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Cash-rich Norway can solve Europe’s gas woes

Autor: Article based upon analysis from Reuters Breakingviews | Link: Norway gas lifeline for Europe is the smart move
Timp de citit: 2 minute

Jonas Gahr Store, Norway’s Prime Minister,  prompted on Wednesday that the Scandinavian nation, a devoted NATO ally and a European Free Trade Association member, could be open to gas price discounts for energy-starved European nations. It’s a smart move, given that the size of the discount is less important than the gesture.

Drastic cuts to gas supplies from Russia to Europe this year have turned Norway into the European Union’s main source of the fuel. Before the Ukrainian war, the Scandinavian nation was covering just 20% of the 27-nation bloc’s gas demand, compared to Russia’s 40%.

After ramping up its production, Norway can now deliver nearly 90 billion cubic metres of gas to the EU this year, or nearly 25% of the bloc’s demand, according to research firm Rystad Energy. That’s higher than the 20% Russia will likely provide. For Britain, Norwegian gas imports could rise from 41% of total demand in 2021 to nearly 50% in 2022.

Thanks to soaring fuel prices, Norway is in an enviable position. It can expect revenue from petroleum to triple to a record 933 billion Norwegian crowns (93.7 billion euros) this year. Net profit at energy giant Equinor rose 2.5 times to $6.8 billion year-on-year for the second quarter of 2022. Oslo also sits atop a $1.1 trillion sovereign wealth fund.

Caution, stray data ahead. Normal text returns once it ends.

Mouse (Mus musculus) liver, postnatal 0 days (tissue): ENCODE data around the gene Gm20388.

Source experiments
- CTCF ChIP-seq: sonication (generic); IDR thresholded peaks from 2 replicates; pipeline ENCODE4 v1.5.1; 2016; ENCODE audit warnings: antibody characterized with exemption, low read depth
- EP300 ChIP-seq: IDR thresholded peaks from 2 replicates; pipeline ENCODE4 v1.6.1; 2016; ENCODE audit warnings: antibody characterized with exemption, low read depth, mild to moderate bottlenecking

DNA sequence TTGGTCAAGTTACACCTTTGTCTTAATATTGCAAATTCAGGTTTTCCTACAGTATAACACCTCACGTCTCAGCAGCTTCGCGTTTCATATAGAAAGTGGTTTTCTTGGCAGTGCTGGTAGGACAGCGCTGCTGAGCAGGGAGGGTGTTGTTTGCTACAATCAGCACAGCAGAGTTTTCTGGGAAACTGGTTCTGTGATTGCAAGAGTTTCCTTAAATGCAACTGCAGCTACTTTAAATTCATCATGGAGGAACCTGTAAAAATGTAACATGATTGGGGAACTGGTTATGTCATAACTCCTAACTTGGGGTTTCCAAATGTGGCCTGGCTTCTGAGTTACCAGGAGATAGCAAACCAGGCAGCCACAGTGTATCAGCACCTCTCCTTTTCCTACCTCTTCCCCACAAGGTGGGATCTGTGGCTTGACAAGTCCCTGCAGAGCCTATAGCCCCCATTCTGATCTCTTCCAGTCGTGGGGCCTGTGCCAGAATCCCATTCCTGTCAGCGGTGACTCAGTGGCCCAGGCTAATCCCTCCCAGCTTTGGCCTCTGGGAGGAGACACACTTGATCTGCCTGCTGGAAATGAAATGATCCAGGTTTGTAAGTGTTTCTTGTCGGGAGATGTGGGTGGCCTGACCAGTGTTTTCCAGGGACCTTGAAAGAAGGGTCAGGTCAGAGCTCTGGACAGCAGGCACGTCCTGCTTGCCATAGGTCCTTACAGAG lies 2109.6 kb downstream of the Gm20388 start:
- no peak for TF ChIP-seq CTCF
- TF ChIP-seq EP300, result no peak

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With so much spare cash, and a nation of just 5 million inhabitants, it has the elbow room to cut its struggling allies some slack, as a severe gas crunch could topple the EU into a recession.
But offering discounts in a seller’s market makes little financial sense.

However, Jonas Gahr Store will take into consideration that a financially stretched EU, would certainly damage trade with Oslo. The EU is their largest trading partner, to which Norway exported 75 billion euros’ worth of goods in 2021, about 60% of the total. More than 90% of Norwegian gas heads to the EU and Britain every year, so being proactive and offering the EU a solution, is the smart move.

EU ministers are meeting today, Friday 9th Sept, to discuss imposing a cap on Russian gas imports to curb costs. If Oslo offers a temporary discount on existing bilateral contracts, it will avoid giving the impression of being bullied and find some love from within the EU.

It would also demonstrate that Norway recognises the need for European solidarity at a time when month-ahead gas contracts are currently trading at 210 euros per megawatt hour, which is five times summer 2021 levels.

For Norway, easing Europe’s economic pain will yield dividends of its own.

Foto credit: Sleipner field aerials, Equinor